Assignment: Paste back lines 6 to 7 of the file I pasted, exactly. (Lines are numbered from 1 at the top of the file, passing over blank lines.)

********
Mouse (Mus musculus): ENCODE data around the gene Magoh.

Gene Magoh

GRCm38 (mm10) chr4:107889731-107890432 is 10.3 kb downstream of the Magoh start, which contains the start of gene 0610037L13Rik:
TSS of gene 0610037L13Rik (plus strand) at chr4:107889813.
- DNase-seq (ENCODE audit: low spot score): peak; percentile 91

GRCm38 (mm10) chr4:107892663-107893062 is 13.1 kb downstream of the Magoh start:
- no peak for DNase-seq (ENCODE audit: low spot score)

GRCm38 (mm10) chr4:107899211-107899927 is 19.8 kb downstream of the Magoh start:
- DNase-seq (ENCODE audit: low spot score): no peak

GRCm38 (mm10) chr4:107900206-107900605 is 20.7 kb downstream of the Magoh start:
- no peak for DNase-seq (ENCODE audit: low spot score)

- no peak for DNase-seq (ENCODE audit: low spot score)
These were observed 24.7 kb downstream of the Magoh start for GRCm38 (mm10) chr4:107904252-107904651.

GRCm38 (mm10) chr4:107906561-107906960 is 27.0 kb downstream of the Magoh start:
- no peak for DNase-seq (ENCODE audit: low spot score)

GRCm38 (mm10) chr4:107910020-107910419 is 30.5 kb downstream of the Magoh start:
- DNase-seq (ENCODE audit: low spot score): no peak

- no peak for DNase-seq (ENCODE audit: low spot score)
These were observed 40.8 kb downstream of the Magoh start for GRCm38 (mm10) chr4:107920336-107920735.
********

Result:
GRCm38 (mm10) chr4:107892663-107893062 is 13.1 kb downstream of the Magoh start:
- no peak for DNase-seq (ENCODE audit: low spot score)